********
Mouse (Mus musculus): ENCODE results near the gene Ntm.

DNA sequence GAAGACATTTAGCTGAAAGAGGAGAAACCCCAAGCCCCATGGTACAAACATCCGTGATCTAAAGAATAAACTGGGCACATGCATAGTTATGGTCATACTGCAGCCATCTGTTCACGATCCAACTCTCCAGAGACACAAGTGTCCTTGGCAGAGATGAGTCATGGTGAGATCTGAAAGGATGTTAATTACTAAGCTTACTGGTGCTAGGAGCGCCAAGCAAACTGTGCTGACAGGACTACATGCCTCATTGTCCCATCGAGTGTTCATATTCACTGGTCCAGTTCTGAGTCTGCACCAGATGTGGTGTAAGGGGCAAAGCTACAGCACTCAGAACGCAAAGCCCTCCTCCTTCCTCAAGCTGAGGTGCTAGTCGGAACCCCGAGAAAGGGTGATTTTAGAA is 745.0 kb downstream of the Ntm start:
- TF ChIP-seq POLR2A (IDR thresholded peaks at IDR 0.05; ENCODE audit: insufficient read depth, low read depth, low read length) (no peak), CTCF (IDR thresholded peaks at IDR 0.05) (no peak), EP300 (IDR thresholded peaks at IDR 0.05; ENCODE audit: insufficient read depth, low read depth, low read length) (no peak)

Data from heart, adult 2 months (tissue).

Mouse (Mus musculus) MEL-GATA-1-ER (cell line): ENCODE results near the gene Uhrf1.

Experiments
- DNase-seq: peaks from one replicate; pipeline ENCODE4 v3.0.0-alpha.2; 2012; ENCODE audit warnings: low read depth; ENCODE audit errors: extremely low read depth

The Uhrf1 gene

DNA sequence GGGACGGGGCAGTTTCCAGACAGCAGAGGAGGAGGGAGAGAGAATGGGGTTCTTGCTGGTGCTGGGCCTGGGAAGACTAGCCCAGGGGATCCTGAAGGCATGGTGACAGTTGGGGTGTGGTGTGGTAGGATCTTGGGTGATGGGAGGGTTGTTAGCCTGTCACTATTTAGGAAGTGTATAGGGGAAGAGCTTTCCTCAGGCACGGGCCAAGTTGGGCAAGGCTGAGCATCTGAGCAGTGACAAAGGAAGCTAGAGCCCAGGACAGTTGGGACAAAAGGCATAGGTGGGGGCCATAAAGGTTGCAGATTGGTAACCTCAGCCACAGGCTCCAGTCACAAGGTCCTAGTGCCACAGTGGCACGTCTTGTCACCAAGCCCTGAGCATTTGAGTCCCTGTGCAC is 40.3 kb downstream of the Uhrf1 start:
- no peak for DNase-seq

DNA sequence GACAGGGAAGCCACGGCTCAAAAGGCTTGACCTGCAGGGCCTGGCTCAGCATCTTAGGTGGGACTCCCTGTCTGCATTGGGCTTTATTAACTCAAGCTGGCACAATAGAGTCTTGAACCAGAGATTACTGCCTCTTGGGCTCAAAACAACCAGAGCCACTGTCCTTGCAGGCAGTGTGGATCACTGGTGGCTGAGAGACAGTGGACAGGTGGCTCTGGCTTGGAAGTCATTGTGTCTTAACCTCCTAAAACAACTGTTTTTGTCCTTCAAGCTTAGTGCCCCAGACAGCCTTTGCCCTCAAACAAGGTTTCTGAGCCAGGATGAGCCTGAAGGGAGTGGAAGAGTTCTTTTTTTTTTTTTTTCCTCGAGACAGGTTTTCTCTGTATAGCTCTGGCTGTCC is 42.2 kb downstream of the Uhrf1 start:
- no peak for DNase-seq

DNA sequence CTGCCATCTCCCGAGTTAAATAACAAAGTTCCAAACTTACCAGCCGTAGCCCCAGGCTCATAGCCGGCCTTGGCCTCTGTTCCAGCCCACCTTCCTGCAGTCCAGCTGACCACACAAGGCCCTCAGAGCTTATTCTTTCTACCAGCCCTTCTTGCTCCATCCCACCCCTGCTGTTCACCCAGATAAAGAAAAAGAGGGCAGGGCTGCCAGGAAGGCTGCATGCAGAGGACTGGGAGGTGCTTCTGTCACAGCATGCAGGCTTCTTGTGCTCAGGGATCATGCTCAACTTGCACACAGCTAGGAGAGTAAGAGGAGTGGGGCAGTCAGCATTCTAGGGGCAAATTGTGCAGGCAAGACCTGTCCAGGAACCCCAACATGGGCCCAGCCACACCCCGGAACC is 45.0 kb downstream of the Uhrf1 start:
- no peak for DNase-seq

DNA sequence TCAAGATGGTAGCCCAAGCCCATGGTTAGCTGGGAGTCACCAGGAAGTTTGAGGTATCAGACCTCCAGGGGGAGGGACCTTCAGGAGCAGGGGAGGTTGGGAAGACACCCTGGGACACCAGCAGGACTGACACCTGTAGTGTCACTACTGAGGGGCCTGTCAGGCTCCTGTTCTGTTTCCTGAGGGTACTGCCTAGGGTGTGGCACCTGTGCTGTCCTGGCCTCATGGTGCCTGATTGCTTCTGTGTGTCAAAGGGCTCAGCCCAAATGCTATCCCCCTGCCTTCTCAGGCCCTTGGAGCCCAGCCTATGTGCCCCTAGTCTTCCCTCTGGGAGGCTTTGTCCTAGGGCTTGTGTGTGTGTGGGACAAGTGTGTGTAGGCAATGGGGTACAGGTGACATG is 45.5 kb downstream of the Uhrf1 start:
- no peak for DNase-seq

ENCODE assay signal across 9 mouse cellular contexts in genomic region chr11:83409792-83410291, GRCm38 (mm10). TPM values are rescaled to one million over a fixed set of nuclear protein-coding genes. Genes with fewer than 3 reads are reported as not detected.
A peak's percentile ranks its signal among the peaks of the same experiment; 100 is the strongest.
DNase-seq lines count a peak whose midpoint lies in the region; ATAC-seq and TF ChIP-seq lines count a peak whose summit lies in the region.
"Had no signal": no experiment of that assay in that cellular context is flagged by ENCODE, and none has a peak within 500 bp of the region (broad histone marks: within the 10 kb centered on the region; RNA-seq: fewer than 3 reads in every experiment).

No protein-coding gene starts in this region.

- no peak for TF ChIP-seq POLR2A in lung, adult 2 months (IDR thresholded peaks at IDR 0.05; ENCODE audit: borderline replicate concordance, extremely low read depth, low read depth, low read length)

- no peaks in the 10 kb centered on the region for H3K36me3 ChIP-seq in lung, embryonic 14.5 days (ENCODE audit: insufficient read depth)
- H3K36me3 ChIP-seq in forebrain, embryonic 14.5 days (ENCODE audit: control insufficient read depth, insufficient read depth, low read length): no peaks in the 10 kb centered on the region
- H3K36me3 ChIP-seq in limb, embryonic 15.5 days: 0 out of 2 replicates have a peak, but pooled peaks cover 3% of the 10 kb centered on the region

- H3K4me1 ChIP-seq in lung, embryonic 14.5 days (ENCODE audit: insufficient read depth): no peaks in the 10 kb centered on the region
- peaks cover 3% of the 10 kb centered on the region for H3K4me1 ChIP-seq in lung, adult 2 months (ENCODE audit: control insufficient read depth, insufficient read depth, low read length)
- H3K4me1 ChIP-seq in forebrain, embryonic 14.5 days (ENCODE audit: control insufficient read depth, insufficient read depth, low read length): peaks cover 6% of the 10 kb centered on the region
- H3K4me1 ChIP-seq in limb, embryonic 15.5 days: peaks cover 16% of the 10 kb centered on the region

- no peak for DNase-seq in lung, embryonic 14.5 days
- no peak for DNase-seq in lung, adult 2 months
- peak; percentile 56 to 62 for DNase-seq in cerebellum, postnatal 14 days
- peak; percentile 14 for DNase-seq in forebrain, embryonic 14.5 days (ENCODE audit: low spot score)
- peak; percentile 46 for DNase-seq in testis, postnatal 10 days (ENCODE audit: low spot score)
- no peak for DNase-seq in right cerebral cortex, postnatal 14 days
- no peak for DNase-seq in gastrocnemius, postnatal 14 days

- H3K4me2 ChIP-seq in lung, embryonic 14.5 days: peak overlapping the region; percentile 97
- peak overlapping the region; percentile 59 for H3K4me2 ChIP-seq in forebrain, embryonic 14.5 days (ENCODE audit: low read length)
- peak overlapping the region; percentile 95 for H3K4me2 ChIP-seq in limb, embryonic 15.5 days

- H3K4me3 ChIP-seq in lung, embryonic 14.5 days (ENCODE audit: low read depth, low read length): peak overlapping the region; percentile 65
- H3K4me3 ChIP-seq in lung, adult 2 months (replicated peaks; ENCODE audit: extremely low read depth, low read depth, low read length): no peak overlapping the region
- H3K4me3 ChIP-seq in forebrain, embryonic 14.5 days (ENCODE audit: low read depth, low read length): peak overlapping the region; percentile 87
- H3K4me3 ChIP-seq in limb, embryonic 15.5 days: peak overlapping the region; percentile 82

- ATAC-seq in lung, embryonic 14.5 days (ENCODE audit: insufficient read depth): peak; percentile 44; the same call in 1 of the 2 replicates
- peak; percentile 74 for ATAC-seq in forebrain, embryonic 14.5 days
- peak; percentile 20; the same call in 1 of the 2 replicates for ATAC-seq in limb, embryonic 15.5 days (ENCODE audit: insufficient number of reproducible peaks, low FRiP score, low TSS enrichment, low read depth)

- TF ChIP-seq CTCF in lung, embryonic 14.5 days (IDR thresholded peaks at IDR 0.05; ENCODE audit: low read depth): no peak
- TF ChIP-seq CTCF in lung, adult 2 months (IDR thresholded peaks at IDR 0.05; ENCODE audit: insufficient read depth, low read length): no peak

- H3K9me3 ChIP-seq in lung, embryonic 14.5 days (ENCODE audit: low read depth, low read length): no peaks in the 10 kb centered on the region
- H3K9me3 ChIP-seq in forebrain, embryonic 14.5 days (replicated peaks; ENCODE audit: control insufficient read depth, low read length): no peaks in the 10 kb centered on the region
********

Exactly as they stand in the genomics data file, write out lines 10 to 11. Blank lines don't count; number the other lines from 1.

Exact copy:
- no peak for DNase-seq

DNA sequence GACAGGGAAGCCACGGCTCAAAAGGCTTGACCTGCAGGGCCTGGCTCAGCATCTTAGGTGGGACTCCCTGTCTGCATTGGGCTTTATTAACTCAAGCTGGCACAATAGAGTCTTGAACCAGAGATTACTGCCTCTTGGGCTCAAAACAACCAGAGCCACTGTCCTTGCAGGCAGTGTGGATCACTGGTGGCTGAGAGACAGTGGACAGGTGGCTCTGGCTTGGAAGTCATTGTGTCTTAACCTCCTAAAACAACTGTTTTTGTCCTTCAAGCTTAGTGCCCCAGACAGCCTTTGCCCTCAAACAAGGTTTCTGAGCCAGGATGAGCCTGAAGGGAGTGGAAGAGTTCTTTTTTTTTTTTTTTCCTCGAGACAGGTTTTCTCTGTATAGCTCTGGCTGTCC is 42.2 kb downstream of the Uhrf1 start: